Looking For a Cannabis Store Near You? These Cities Could Become The GTA’s ‘Dry’ Zones

Article by Joseph Hall, Toronto Star

Looking for a cannabis store near you? These cities could become the GTA’s ‘dry’ zones By JOSEPH HALL Cannabis Reporter Markham Mayor Frank Scarpitti, just elected to his fourth term, says the previous council opposed physical pot stores, and many of those members were re-elected, so they are likely to vote the same way. He is also opposed. (METROLAND FILE PHOTO / STEVE SOMERVILLE) King Township Mayor Steve Pellegrini's council looks poised to reject the stores. (MIKE BARRETT/METROLAND)

Aside from cannabis stores being at least 150 metres away from any school, it’s hard to to predict where they will pop up when they begin to open across Ontario come April.

But it’s a good bet they might be chock-a-block along the south side of Steeles Ave. at the top of Toronto if some prominent politicians in Richmond Hill and Markham to the immediate north get their way.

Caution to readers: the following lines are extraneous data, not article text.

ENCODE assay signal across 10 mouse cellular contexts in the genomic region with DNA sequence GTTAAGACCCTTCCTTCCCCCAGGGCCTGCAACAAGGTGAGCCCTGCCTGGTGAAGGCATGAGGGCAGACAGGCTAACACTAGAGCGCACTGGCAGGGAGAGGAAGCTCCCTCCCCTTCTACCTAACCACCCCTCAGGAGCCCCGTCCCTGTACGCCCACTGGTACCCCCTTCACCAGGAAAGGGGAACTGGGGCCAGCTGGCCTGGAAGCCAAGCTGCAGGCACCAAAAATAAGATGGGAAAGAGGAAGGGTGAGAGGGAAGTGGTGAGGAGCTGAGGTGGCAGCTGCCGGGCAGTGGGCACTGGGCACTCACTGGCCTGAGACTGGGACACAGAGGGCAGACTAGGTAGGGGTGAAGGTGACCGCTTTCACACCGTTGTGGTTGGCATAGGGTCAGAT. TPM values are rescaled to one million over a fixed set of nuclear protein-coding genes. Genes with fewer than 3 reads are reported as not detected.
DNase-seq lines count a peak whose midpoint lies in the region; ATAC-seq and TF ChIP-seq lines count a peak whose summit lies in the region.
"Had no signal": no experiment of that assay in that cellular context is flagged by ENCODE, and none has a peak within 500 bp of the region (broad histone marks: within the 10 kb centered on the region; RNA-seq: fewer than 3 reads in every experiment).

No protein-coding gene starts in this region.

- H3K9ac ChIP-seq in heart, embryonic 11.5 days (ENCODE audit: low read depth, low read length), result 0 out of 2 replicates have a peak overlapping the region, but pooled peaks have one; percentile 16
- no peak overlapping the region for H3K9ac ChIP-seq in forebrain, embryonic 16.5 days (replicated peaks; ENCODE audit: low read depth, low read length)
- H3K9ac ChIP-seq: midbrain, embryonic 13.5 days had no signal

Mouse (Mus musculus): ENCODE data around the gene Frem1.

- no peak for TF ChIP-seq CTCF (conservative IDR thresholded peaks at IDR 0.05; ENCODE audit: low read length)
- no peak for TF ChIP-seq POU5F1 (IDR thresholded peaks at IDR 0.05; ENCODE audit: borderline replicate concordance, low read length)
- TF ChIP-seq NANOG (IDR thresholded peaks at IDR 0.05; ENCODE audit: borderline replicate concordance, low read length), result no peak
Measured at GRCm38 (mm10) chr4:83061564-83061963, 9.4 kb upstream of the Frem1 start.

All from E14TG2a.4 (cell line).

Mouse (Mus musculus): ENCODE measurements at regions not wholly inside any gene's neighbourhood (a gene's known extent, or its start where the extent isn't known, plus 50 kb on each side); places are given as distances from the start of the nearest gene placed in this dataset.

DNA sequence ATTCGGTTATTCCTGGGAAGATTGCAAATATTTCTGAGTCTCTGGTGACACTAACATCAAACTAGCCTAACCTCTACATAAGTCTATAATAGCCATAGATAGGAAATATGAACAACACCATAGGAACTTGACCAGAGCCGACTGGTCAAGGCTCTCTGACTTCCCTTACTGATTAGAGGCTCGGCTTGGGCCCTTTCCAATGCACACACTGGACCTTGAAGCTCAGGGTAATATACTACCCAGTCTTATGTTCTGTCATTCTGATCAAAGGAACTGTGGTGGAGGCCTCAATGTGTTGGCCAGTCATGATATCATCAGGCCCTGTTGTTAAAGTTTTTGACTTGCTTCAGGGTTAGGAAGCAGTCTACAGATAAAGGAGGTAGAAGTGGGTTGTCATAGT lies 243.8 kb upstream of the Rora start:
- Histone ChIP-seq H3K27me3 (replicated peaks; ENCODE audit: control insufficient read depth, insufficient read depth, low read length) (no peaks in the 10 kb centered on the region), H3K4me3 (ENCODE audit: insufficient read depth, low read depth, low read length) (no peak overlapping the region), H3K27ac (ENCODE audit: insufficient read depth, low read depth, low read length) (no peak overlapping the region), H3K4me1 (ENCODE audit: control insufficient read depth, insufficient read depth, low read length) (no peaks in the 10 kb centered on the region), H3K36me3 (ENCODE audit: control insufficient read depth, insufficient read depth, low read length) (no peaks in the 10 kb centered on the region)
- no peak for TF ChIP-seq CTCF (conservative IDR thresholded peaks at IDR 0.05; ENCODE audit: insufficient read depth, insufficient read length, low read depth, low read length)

Those are two of at least five municipalities in the province that may vote to ban the brick-and-mortar pot shops before the Jan. 22 opt-out deadline set by Queen’s Park.

The refusal, which is also being explored in Oakville, King Township and East Gwillimbury, makes little sense to many cannabis industry experts.

“The shops will just open along the borders of those municipalities, I’m 100-per-cent certain,” says Rod Elliot, a senior vice-president with Toronto’s Global Public Affairs consulting group. “And those shops will end up being twice as busy.”

Read the full article here.

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